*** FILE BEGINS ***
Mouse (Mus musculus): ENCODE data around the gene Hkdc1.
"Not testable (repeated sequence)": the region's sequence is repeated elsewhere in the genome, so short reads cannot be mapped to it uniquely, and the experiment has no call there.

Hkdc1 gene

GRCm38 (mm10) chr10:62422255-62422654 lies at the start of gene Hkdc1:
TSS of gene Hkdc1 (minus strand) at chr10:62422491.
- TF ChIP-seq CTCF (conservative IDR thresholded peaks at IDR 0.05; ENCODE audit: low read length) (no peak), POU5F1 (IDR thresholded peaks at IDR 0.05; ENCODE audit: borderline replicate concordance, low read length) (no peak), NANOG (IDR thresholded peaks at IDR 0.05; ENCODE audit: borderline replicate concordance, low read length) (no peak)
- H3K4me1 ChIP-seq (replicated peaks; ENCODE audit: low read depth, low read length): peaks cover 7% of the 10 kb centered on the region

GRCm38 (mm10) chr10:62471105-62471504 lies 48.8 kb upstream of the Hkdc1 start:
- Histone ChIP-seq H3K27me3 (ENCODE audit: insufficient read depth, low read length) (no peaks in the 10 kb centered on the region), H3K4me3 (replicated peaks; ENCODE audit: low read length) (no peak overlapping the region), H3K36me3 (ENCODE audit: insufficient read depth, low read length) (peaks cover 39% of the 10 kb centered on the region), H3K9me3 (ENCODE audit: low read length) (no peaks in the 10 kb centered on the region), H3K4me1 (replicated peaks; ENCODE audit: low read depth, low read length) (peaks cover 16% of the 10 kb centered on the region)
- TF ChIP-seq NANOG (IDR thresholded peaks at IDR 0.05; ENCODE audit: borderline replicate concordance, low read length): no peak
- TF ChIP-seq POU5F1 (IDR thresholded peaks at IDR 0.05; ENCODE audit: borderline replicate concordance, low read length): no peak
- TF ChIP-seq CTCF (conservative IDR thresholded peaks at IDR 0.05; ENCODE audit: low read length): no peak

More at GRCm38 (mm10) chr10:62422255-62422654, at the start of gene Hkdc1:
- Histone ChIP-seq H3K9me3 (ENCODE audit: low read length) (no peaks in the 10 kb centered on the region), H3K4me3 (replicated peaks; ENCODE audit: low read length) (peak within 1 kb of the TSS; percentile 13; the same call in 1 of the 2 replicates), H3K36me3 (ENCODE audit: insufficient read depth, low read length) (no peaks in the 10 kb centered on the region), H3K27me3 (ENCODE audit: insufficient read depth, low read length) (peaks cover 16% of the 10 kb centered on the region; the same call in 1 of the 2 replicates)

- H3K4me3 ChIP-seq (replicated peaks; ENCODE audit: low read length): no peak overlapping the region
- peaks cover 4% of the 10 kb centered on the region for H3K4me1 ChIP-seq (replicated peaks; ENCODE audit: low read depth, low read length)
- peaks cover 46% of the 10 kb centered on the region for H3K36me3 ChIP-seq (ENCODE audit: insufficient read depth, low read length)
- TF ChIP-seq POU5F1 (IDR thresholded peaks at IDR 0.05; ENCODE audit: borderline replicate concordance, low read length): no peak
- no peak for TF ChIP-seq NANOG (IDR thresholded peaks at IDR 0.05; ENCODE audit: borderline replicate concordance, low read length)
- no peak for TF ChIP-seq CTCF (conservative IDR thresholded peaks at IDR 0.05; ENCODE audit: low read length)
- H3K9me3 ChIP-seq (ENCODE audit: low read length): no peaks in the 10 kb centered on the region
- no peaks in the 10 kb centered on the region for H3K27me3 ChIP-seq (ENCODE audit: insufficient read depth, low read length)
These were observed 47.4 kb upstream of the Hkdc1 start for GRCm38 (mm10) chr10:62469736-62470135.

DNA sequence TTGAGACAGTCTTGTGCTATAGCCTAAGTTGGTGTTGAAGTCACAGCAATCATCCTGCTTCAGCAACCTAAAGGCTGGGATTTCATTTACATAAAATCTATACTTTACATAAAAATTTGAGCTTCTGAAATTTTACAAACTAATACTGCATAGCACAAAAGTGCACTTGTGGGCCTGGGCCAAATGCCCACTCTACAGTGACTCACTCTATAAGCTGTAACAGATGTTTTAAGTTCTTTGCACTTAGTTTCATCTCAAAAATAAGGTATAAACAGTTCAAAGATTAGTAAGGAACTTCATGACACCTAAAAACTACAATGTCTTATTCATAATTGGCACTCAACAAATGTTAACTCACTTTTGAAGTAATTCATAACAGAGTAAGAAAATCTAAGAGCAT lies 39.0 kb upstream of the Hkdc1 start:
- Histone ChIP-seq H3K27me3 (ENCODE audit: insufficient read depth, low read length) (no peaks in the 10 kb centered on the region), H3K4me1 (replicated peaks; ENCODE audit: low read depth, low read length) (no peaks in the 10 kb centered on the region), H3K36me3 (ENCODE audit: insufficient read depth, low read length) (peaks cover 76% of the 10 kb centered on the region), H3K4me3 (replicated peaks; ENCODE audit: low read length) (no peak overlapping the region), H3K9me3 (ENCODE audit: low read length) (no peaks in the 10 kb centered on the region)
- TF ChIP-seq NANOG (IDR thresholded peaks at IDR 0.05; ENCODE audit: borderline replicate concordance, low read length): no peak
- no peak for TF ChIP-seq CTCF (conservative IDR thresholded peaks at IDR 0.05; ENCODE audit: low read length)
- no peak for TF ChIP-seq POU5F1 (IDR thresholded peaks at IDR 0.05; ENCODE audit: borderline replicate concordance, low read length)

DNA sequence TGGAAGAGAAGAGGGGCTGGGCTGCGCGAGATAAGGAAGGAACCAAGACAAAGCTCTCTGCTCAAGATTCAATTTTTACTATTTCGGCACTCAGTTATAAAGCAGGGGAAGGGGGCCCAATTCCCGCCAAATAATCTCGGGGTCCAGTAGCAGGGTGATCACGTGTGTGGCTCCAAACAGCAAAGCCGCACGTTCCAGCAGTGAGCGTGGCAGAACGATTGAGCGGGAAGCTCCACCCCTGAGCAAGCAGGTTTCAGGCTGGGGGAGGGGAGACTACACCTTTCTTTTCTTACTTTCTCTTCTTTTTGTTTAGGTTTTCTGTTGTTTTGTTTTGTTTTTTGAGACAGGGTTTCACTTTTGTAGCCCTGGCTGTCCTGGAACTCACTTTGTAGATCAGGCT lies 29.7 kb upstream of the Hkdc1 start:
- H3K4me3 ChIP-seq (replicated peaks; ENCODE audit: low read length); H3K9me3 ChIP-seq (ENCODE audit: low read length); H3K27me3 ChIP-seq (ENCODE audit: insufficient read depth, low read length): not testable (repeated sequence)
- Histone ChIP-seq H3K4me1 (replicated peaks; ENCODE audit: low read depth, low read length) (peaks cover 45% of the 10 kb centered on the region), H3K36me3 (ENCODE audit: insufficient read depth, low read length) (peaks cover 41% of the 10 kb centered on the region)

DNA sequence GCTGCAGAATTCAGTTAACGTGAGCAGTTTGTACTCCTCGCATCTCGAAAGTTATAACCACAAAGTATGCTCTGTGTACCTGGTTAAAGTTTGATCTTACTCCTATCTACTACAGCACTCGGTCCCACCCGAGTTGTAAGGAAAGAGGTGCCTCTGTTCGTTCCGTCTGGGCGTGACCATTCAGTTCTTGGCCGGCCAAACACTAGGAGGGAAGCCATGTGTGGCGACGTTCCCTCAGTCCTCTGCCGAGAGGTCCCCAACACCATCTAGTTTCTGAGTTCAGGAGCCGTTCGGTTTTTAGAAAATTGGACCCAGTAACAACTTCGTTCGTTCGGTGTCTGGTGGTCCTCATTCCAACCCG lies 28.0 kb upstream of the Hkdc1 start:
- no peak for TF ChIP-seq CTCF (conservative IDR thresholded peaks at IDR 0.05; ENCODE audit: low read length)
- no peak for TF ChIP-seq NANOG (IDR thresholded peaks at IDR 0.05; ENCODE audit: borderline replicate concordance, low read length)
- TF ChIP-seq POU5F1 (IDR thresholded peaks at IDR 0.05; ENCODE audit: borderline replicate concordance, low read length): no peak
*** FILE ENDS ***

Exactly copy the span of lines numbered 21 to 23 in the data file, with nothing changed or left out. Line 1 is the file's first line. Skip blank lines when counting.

- H3K9me3 ChIP-seq (ENCODE audit: low read length): no peaks in the 10 kb centered on the region
- no peaks in the 10 kb centered on the region for H3K27me3 ChIP-seq (ENCODE audit: insufficient read depth, low read length)
These were observed 47.4 kb upstream of the Hkdc1 start for GRCm38 (mm10) chr10:62469736-62470135.